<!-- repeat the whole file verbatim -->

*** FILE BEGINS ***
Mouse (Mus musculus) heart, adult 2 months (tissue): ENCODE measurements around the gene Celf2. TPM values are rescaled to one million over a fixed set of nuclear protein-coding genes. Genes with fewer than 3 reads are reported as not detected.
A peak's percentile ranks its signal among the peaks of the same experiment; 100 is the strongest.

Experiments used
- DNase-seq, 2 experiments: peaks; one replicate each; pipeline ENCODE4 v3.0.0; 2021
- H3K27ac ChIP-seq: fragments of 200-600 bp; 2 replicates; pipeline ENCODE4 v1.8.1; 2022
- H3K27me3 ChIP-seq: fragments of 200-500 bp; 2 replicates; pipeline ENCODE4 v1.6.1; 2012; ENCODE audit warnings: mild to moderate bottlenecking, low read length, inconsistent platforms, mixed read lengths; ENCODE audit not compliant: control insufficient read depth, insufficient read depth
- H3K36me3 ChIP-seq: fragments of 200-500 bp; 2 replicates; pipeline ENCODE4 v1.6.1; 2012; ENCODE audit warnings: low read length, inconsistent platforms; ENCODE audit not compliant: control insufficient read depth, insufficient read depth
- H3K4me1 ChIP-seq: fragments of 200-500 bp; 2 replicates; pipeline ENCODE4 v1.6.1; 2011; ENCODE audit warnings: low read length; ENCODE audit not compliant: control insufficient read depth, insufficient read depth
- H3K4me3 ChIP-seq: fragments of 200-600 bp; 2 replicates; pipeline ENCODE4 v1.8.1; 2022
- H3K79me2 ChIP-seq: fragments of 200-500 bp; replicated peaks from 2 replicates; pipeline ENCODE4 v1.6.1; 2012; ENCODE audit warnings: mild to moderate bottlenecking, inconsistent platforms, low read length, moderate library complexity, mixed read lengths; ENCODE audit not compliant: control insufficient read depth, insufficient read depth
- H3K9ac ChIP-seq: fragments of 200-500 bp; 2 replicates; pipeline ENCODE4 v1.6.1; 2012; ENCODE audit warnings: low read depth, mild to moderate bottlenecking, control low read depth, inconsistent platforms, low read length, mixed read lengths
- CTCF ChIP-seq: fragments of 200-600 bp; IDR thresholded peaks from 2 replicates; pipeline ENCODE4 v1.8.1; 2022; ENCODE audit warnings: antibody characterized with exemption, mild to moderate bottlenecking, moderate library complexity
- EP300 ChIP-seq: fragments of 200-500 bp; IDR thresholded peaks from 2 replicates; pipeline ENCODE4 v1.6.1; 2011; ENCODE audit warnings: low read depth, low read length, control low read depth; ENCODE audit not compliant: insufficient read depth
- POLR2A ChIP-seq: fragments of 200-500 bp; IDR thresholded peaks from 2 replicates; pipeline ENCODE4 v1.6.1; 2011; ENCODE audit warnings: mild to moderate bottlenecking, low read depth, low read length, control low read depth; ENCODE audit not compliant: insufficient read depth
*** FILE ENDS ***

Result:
Mouse (Mus musculus) heart, adult 2 months (tissue): ENCODE measurements around the gene Celf2. TPM values are rescaled to one million over a fixed set of nuclear protein-coding genes. Genes with fewer than 3 reads are reported as not detected.
A peak's percentile ranks its signal among the peaks of the same experiment; 100 is the strongest.

Experiments used
- DNase-seq, 2 experiments: peaks; one replicate each; pipeline ENCODE4 v3.0.0; 2021
- H3K27ac ChIP-seq: fragments of 200-600 bp; 2 replicates; pipeline ENCODE4 v1.8.1; 2022
- H3K27me3 ChIP-seq: fragments of 200-500 bp; 2 replicates; pipeline ENCODE4 v1.6.1; 2012; ENCODE audit warnings: mild to moderate bottlenecking, low read length, inconsistent platforms, mixed read lengths; ENCODE audit not compliant: control insufficient read depth, insufficient read depth
- H3K36me3 ChIP-seq: fragments of 200-500 bp; 2 replicates; pipeline ENCODE4 v1.6.1; 2012; ENCODE audit warnings: low read length, inconsistent platforms; ENCODE audit not compliant: control insufficient read depth, insufficient read depth
- H3K4me1 ChIP-seq: fragments of 200-500 bp; 2 replicates; pipeline ENCODE4 v1.6.1; 2011; ENCODE audit warnings: low read length; ENCODE audit not compliant: control insufficient read depth, insufficient read depth
- H3K4me3 ChIP-seq: fragments of 200-600 bp; 2 replicates; pipeline ENCODE4 v1.8.1; 2022
- H3K79me2 ChIP-seq: fragments of 200-500 bp; replicated peaks from 2 replicates; pipeline ENCODE4 v1.6.1; 2012; ENCODE audit warnings: mild to moderate bottlenecking, inconsistent platforms, low read length, moderate library complexity, mixed read lengths; ENCODE audit not compliant: control insufficient read depth, insufficient read depth
- H3K9ac ChIP-seq: fragments of 200-500 bp; 2 replicates; pipeline ENCODE4 v1.6.1; 2012; ENCODE audit warnings: low read depth, mild to moderate bottlenecking, control low read depth, inconsistent platforms, low read length, mixed read lengths
- CTCF ChIP-seq: fragments of 200-600 bp; IDR thresholded peaks from 2 replicates; pipeline ENCODE4 v1.8.1; 2022; ENCODE audit warnings: antibody characterized with exemption, mild to moderate bottlenecking, moderate library complexity
- EP300 ChIP-seq: fragments of 200-500 bp; IDR thresholded peaks from 2 replicates; pipeline ENCODE4 v1.6.1; 2011; ENCODE audit warnings: low read depth, low read length, control low read depth; ENCODE audit not compliant: insufficient read depth
- POLR2A ChIP-seq: fragments of 200-500 bp; IDR thresholded peaks from 2 replicates; pipeline ENCODE4 v1.6.1; 2011; ENCODE audit warnings: mild to moderate bottlenecking, low read depth, low read length, control low read depth; ENCODE audit not compliant: insufficient read depth